Oct 11, 2017, 07:07 PM
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richard hanson's Avatar
I did one Quickie with a KB .40 which weighed 3 lbs
I was required to ballast it to 4 lbs to fly
It was quick.
But the most fun was flying at min weight and practicing tight close in aerobatics
You cant beat min weight and max power
argue AOA etc., on n on--- but the proof is in the pudding.

ballast is for gravity powered gliders - only
The scale builders would insist you needed a scale P51 for example, to be heavy.
This was to obtain scale like performance (?)
real problem was most of em couldn't design/build to correct weight for best and most scale like flying.
Strange, but the new all foam scale electric fliers are typically much better flyers. simply because wing loadings are far lower.
Last edited by richard hanson; Oct 11, 2017 at 07:13 PM.
Oct 11, 2017, 07:23 PM
B for Bruce
BMatthews's Avatar
Quote:
I was required to ballast it to 4 lbs to fly
It's been way too many years ago. But was the Q500 minimum 4 or 5lbs? I thought I recalled it being 5. But those old grey cells ya know.....

The old classes of racing seem to be all gone. So I can't find the old Q500 rules.
Last edited by BMatthews; Oct 11, 2017 at 07:28 PM.
Oct 11, 2017, 08:07 PM
Registered User
Quote:
Originally Posted by xlcrlee
If the duration of the gust is sufficiently large (3 sec vs 0.5 sec) whether by aerodynamic and/or AS, the lighter AC should be able to more quickly align itself (definition of dynamic stability) to compensate for the gust and ameliorate the effect. And that includes auto-diving, etc.. and more quickly speeding up. Or?
The traditional Chinese idea of strength is flexibility and a lighter AC should be more dynamically stable. Another way of putting it is that the lighter AC will initially get perturbed but more quickly able to smooth and ride it out. Or?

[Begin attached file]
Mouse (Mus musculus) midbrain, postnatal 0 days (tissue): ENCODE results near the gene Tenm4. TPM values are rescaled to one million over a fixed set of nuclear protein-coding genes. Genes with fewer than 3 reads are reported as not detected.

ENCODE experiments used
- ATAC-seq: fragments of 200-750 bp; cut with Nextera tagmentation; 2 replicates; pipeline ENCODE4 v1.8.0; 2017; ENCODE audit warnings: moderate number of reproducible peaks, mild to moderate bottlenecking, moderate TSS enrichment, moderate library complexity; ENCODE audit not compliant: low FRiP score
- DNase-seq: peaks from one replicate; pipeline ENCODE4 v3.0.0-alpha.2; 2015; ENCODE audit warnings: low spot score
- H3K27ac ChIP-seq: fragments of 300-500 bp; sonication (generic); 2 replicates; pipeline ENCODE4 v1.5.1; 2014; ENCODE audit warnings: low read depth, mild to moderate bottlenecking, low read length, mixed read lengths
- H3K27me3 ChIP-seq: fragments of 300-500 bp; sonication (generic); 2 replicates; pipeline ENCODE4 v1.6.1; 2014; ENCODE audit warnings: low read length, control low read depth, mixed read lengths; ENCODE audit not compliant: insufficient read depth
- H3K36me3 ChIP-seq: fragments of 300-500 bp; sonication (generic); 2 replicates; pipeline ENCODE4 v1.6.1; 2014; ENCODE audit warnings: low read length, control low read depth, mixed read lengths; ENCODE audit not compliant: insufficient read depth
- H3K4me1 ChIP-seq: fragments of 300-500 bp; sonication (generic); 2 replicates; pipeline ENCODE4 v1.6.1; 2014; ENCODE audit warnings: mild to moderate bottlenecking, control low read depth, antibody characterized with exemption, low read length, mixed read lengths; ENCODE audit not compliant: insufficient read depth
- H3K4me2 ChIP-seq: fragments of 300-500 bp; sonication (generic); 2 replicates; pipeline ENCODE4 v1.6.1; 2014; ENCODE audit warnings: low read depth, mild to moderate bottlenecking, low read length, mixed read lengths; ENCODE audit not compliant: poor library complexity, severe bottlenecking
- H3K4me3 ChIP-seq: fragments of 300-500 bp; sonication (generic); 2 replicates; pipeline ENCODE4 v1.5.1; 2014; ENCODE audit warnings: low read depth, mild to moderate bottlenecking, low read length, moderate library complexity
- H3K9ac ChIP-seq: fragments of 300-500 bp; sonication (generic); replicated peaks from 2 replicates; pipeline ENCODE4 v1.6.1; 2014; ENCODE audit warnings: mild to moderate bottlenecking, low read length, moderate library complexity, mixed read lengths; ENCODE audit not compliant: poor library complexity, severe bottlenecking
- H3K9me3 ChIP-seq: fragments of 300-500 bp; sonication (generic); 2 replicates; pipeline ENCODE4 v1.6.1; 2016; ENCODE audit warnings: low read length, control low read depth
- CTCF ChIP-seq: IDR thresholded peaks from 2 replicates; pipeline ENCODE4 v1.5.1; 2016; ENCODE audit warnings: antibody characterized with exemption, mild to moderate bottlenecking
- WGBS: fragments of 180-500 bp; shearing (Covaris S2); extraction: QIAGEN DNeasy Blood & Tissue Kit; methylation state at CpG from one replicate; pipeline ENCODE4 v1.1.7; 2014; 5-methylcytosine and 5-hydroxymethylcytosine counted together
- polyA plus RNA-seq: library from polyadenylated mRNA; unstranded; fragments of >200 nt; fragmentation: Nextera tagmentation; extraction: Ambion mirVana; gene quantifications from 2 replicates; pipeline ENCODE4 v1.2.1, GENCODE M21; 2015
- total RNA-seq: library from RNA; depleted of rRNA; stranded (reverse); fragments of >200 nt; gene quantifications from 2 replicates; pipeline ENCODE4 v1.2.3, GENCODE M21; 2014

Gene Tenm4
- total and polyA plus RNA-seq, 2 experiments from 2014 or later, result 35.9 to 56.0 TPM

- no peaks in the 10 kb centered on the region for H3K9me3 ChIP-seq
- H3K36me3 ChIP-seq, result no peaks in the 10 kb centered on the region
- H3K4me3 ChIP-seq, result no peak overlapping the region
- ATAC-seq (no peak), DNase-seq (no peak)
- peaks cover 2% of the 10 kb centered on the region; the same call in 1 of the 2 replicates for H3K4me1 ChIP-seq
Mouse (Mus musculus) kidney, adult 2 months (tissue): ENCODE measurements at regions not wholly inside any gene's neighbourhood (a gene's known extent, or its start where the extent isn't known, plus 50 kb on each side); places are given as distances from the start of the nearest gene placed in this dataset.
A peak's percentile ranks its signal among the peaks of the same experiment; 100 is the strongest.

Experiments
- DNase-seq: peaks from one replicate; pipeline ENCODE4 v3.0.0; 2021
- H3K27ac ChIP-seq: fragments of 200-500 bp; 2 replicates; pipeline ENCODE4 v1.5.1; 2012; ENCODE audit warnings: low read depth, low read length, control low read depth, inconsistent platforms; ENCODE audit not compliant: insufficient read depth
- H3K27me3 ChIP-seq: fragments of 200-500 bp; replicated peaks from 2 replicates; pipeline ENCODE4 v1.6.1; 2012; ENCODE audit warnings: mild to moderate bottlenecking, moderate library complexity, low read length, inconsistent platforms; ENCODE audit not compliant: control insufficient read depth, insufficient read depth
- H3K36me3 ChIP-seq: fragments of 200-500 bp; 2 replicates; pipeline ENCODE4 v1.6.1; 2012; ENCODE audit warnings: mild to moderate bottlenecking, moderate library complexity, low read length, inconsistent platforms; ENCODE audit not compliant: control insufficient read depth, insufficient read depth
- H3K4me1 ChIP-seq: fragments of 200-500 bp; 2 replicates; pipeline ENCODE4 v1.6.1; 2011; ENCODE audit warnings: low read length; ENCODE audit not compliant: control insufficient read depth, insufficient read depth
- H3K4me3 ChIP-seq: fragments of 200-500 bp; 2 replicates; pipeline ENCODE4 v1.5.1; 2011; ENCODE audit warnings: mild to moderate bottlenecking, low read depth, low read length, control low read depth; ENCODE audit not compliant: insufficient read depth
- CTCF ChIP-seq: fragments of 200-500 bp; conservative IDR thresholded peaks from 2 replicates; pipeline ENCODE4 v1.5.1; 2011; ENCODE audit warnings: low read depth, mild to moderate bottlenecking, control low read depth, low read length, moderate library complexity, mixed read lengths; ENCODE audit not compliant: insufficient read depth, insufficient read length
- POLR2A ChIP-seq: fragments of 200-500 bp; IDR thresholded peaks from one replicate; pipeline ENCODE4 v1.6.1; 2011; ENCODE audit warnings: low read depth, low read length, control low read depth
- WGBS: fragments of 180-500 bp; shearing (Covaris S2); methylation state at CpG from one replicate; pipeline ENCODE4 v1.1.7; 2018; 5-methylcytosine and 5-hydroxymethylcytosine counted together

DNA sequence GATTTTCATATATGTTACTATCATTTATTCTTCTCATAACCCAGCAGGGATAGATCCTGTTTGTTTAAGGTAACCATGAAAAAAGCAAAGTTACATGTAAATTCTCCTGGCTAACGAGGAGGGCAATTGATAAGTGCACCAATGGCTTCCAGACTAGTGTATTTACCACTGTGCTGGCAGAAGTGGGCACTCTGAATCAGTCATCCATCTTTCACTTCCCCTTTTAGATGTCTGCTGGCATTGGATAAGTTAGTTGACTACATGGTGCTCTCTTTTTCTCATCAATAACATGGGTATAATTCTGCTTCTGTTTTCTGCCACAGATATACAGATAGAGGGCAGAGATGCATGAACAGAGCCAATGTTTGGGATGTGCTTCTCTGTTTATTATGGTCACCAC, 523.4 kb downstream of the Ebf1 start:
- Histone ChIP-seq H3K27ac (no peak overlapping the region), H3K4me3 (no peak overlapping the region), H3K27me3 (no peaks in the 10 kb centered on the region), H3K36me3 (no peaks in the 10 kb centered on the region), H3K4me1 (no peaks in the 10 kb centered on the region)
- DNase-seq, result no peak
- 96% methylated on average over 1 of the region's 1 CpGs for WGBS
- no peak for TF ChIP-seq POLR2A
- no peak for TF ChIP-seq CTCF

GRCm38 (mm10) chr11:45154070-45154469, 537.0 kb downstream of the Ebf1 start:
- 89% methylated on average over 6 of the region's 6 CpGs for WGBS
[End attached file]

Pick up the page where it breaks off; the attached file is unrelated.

Again, let's talk about two identical models, trimmed to fly at the same AoA.

One has been ballasted to a significantly higher weight, resulting in a higher wing loading. The CG is unaffected, therefore static stability will be the same. Because of the higher weight, the trim airspeed will be higher.

WRT the first question: because of the higher speed, the heavier airplane will pass through the gust (which is physically limited by space, not time) more quickly. Therefore it will be less affected by the gust. For reasons given in post #6, the initial response will also be less. Therefore the heavier loaded model will fly out of the gust closer to the initial trimmed conditions than the light one.

WRT the second question: Dynamic stability is the tendency of the system once disturbed to return to initial conditions. It depends on all sorts of things depending on the mode (short-period, phugoid, roll, spiral, or Dutch roll) in question. So every case is different and there's no simple answer to the question in general. However, for the special case of an airplane that has been ballasted, we can assume that the moments of inertia will not differ much between the heavy and light airplanes. This assumes that the ballast is concentrated near the CG. With no changes to aerodynamics, and little to no change in moments of inertia, the dynamic stability (damping ratio) of the heavy and light airplanes should be about the same.

Conclusion: The heavily loaded airplane will be less initially affected by the gust, so will get less far off trim conditions during the encounter. Both airplanes will damp out the resulting motion about the same.
Oct 11, 2017, 08:13 PM
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richard hanson's Avatar
Conclusion: The heavily loaded airplane will be less initially affected by the gust, so will get less far off trim conditions during the encounter. Both airplanes will damp out the resulting motion about the same.

The heavier plane takes more power to go the same speed
so forget about anything else.
aeronautics 101
Oct 11, 2017, 08:16 PM
Registered User
Quote:
Originally Posted by richard hanson
The heavier plane takes more power to go the same speed
True, but as long as sufficient power is available, it's also irrelevant.